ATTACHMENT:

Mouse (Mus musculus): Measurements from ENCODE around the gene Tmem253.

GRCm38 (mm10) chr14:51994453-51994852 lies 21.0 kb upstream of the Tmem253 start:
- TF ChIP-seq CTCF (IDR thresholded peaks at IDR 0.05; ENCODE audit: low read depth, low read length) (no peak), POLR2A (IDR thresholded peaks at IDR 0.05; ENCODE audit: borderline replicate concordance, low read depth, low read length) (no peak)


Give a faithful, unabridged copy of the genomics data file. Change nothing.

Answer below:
Mouse (Mus musculus): Measurements from ENCODE around the gene Tmem253.

GRCm38 (mm10) chr14:51994453-51994852 lies 21.0 kb upstream of the Tmem253 start:
- TF ChIP-seq CTCF (IDR thresholded peaks at IDR 0.05; ENCODE audit: low read depth, low read length) (no peak), POLR2A (IDR thresholded peaks at IDR 0.05; ENCODE audit: borderline replicate concordance, low read depth, low read length) (no peak)